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From the Bunker

Sunday, February 17th, 2019

[Mark Safranski / “zen“]
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Friend of ZP,  Dr. Robert Bunker had a few new publications lately with other Friend of ZP co-authors and I thought I would begin my return to semi-regular (or at least occasional) blogging by giving them a nod here. The first was run a few weeks ago at Small Wars Journal: 

Third Generation Gangs Strategic Note No. 13: Mara Salvatrucha (MS-13) Command and Control (C2) Geographic Variations

by Robert Bunker and John Sullivan

Mara Salvatrucha (MS-13) is a well-known and extremely violent street, and in Central America, prison gang with an estimated transnational membership of 50,000 to 70,000 individuals.[1] Essentially a transnational gang network, MS-13 maintains a relatively robust media presence due to its ongoing criminal activities within the United States, many of which have resulted in homicides and even torture killings, as the gang continues to expand into new communities in Texas and the East Coast of the United States. The gang is organized on a networked, i.e. biological (and/or software program) based model with open architecture ‘plug ins’ that utilize a cellular synapse/and open coding-like strategy that facilitates network linkages and alliances, i.e., interfaces with violent non-state actors (VNSAs). Such network interfaces and organizational schemes go by a number of terms including netwar (John Arquilla and David Ronfeldt) and open-source warfare (John Robb).[2] This note specifically looks at the C2 geographic variations of the Mara Salvatrucha (MS-13) network in the United States, Mexico, and Central America (primarily El Salvador) and MS-13s interface with more powerful violent non-state actors (VNSAs) which result in localized hierarchical organizational expressions.

Read the rest here.

The second is a monograph at The Strategic Studies Institute:

Contemporary Chemical Weapons ... Cover Image

Contemporary Chemical Weapons Use in Syria and Iraq by the Assad Regime and the Islamic State 

This monograph focuses on an understudied, but yet a critically important and timely component of land warfare, related to the battlefield use of chemical weapons by contemporary threat forces. It will do so by focusing on two case studies related to chemical weapons use in Syria and Iraq by the Assad regime and the Islamic State. Initially, the monograph provides an overview of the chemical warfare capabilities of these two entities; discusses selected incidents of chemical weapons use each has perpetrated; provides analysis and lessons learned concerning these chemical weapons incidents, their programs, and the capabilities of the Assad regime and the Islamic State; and then presents U.S. Army policy and planning considerations on this topical areas of focus. Ultimately, such considerations must be considered vis-à-vis U.S. Army support of Joint Force implementation of National Command Authority guidance.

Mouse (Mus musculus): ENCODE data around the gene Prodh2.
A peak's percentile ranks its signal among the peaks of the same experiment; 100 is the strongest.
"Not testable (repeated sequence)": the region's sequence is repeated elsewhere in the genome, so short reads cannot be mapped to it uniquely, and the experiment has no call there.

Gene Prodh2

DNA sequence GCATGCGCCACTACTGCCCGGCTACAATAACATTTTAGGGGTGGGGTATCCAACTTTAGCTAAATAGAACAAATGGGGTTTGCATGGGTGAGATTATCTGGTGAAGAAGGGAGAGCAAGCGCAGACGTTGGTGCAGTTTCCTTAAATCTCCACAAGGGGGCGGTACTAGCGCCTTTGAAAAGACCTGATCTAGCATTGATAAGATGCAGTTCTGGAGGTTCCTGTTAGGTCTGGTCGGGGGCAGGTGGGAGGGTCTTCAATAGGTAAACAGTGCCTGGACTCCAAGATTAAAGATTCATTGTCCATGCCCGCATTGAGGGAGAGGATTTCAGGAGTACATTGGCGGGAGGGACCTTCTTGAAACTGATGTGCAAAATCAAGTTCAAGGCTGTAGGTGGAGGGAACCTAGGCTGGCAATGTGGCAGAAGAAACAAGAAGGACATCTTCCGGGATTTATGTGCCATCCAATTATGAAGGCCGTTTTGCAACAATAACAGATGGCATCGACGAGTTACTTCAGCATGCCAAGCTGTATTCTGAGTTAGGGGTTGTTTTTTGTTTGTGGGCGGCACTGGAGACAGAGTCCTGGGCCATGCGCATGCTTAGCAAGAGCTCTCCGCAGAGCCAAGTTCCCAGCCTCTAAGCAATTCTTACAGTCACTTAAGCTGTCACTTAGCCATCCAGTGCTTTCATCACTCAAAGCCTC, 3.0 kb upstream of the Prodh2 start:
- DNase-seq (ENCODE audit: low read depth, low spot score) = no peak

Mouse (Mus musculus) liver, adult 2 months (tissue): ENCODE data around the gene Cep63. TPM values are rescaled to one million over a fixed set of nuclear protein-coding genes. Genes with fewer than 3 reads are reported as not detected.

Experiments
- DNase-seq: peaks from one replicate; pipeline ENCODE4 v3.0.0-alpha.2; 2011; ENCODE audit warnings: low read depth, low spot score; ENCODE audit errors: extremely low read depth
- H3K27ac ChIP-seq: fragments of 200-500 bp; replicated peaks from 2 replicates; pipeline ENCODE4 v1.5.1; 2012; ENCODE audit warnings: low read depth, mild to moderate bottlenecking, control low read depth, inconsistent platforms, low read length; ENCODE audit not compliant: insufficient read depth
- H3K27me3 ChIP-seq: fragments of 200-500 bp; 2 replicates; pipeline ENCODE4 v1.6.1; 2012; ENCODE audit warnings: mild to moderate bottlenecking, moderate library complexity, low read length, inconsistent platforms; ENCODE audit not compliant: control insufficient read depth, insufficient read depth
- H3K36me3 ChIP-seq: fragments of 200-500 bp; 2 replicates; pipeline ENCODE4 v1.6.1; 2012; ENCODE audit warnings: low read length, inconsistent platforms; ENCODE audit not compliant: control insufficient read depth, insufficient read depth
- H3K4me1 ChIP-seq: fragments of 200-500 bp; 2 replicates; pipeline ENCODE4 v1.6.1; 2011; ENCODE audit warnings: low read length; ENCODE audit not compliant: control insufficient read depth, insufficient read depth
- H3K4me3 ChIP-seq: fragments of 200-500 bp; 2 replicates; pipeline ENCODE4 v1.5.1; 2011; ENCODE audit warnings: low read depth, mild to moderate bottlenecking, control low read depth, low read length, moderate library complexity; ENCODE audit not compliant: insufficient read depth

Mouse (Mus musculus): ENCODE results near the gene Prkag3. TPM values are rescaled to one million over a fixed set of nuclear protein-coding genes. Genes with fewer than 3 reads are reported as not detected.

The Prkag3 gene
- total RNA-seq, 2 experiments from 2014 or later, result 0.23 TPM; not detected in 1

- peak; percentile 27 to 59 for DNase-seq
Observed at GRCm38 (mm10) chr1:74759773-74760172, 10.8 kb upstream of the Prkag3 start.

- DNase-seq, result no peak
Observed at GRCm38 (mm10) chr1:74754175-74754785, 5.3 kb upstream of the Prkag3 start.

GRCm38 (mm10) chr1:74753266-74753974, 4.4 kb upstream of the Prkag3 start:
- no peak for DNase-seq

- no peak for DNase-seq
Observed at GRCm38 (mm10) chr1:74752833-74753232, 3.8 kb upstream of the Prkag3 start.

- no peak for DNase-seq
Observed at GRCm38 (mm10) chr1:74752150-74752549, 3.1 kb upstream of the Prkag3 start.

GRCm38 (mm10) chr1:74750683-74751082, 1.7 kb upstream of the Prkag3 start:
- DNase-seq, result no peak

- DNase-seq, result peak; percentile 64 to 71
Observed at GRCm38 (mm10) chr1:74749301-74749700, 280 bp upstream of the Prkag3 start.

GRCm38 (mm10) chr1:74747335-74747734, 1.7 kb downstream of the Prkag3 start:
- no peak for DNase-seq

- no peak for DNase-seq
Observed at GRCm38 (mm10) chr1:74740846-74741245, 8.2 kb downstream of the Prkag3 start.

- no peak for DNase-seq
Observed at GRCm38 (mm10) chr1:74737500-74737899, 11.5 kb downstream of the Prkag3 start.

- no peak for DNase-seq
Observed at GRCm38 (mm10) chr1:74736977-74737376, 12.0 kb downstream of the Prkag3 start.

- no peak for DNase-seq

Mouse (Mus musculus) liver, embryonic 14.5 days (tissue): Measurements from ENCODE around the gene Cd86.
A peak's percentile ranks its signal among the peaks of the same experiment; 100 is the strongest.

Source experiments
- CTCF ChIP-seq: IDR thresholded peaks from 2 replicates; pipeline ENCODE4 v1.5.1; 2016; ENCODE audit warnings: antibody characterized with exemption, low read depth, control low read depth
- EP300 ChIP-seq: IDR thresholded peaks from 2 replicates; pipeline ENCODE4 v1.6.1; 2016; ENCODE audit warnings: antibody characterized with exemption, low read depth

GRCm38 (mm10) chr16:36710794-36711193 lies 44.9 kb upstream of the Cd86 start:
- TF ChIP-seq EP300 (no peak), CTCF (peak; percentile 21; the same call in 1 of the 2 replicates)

And finally, heading back to SWJ, a book – with Dave Dilegge, John Sullivan and Alma Keshavarz  :

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Blood and Concrete: 21st Century Conflict in Urban Centers and Megacities

Blood and Concrete: 21st Century Conflict in Urban Centers and Megacities provides a foundation for understanding urban operations and sustaining urban warfare research. This Small Wars Journal (SWJ) Anthology documents over a decade of writings on urban conflict. In addition to essays originally published at SWJ it adds new content including an introduction by the editors, a preface on “Blood and Concrete” by David Kilcullen, a foreword “Urban Warfare Studies” by John Spencer, a postscript “Cities in the Crossfire: The Rise of Urban Violence” by Margarita Konaev, and an afterword “Urban Operations: Meeting Challenges, Seizing Opportunities, Improving the Approach” by Russell W. Glenn. These essays frame the discussion found in the collection’s remaining 49 chapters. Blood and Concrete continues the legacy of Small Was Journal’s coverage of urban operations, conflict and combat.